Ik had een collega die ontslag heeft genomen en de politiek is ingegaan en nu zie ik haar ineens overal”, vertelde een verbaasde ambtenaar me enkele jaren terug. ‘Dilan Yeşilgöz zeker”, zei ik meteen. Zijn verbazing kon ik plaatsen – we kennen allemaal van die mensen die grootse plannen hebben (meedoen aan de campagne van Hillary Clinton en zo) en daarna hoor je er nooit meer wat van. Maar Dilan Yeşilgöz, die leverde meteen aan tal van actuele onderwerpen een belangrijke bijdrage.

Ineens beschikte de Amsterdamse gemeenteraad weer over iemand die veiligheid prominent agendeerde, die opkwam voor vrijheid en die daarbij ook nog diepgaand verstand heeft van diversiteit & inclusie. Dat is belangrijk want veel mensen hebben vooral een mening over diversiteit & inclusie maar weinig inzicht in de maatschappelijke en organisatorische dynamiek die het teweeg brengt. Dat is wel nodig en Dilan heeft het.
Ja, je ziet Dilan Yeşilgöz overal, met veel enthousiasme en energie. Ik loop al wat langer mee in het politieke landschap en niet altijd met blijdschap. Zo zat ik vorige verkiezingen een campagneavond naast een kandidaat-kamerlid dat zich vrij passief opstelde en toen ik vroeg wat die persoon ambieerde, zei: “ik wacht het wel af”. Neem dan Dilan: vol vuur, passie en charme, altijd met uitstekende voorbereiding van zaken, vliegt ze erop af. Niks afwachten. Hup we gaan ervoor. Het is nooit nodig geweest om aan haar te vragen wat ze ambieerde wat dat is glashelder.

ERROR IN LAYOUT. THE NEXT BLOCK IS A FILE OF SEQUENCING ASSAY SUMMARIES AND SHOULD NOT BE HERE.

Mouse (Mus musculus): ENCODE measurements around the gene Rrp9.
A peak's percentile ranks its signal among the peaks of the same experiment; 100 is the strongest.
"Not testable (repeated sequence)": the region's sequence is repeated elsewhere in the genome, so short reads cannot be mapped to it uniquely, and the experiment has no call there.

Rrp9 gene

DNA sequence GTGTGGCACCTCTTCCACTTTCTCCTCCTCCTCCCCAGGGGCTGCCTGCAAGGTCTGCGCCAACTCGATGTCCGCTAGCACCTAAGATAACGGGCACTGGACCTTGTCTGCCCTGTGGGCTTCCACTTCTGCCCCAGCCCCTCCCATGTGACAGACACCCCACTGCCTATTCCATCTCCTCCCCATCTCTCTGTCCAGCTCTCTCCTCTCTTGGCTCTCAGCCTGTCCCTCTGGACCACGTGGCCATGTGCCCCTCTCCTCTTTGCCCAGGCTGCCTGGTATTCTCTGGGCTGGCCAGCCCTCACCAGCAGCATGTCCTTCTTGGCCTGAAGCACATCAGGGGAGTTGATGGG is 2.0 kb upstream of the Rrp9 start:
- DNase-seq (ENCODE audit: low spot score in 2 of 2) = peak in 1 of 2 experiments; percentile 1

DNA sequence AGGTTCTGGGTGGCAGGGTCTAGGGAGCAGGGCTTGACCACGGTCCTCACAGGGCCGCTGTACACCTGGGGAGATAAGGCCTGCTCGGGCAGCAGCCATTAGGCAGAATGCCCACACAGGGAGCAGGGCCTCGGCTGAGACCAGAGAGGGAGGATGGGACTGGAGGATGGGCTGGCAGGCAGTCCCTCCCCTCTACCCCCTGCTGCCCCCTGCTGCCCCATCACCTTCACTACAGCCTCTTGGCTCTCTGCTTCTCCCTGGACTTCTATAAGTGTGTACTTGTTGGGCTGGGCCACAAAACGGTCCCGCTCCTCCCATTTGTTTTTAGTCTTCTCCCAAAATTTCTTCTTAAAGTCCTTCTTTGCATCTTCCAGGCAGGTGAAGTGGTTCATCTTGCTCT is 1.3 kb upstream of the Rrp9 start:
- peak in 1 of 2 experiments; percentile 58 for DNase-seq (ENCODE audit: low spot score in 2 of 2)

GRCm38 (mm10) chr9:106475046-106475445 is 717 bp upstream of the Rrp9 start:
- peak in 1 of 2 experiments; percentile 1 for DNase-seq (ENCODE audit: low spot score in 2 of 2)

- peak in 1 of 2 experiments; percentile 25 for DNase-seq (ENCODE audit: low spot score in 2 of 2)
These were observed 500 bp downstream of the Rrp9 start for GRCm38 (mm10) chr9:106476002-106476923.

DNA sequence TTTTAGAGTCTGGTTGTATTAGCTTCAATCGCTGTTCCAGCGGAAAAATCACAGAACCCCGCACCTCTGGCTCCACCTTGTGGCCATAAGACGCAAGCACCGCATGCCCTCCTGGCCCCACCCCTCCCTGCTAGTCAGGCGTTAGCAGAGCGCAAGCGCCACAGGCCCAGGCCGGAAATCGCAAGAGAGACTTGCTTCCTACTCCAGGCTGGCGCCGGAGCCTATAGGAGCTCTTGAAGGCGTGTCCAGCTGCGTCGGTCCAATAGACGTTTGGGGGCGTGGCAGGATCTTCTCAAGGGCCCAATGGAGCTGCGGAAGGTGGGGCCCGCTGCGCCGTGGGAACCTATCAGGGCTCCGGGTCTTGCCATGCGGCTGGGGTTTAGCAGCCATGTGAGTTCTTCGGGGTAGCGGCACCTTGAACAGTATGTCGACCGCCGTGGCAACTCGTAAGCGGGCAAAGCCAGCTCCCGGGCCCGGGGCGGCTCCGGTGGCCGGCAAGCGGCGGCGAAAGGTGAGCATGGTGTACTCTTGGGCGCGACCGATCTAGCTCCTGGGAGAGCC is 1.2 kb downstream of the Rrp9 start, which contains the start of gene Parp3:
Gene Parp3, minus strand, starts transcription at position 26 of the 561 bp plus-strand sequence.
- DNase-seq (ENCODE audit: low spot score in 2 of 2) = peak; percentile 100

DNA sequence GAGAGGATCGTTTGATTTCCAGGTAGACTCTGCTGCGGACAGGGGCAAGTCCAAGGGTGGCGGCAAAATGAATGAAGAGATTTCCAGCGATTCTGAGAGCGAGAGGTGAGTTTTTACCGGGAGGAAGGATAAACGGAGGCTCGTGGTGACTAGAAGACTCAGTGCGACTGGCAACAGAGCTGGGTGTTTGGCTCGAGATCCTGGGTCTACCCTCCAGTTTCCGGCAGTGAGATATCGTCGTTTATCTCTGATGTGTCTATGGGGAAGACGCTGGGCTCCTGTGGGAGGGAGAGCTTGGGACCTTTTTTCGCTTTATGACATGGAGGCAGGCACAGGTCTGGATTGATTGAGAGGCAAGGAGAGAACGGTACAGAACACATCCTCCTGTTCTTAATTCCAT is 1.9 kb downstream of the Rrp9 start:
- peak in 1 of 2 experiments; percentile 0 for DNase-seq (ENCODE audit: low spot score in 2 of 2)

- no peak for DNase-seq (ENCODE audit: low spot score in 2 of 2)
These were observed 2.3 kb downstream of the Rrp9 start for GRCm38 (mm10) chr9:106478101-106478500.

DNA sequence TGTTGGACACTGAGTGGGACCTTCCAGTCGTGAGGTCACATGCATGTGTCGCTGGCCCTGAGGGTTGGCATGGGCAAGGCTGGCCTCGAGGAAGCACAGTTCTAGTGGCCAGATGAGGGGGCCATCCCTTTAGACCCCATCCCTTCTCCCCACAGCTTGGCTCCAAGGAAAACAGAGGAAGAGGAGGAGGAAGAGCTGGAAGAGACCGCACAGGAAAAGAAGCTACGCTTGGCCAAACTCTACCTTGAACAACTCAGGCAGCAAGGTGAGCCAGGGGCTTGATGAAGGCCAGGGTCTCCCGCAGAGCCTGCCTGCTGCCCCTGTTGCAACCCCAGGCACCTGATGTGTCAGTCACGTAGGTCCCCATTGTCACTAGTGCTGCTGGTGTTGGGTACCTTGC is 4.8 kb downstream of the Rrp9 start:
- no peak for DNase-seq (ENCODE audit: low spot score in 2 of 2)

Mijn stem gaat daarom op 15 maart naar Dilan Yeşilgöz, lijst 1 plaats 19.

Wat ik bewonder in Dilan is dat ze heel erg zuiver kan redeneren en debatteren; ze gaat tot de kern van de zaak ongeacht met wie ze in debat gaat en wat het onderwerp is. Ze laat zich niet afleiden van waar het haar om gaat, terwijl ze in contact blijft met degenen om haar heen. Als je visie combineert met deze vaardigheden, kun je samen met leden van andere partijen (een noodzaak in dit land) mooie dingen bouwen voor alle burgers.

Diversiteit in Marokko en Tunesië

diversiteit inclusie marokko tunesie  Mijn ontdekkingstocht naar diversiteit & inclusie in Arabische landen gaat verder. Na de start in Jordanië (Jordanië blog 2 en Jordanië blog 1) ging ik aan de slag in Tunesië en Marokko met buitengewoon spannend verlopen trainingen. Niet alleen wisselt steeds de context, zowel nationaal als qua type bedrijven, ook is het bekijken van de wereld door de bril van diversiteit & inclusie een volkomen nieuw gegeven in die landen. Ik betreed dan ook met enige schroom de zaal waar de training plaats vindt. Gaat het programma voldoende passen in hun eigen context? Wat vinden ze ervan dat een Nederlander deze training komt geven? Hoe zal het ditmaal gaan met de taal? Want trainingen geven in het Engels en Frans betekent niet alleen voor mij werken in een tweede taal, ook de deelnemers hebben meestal een andere taal als moedertaal.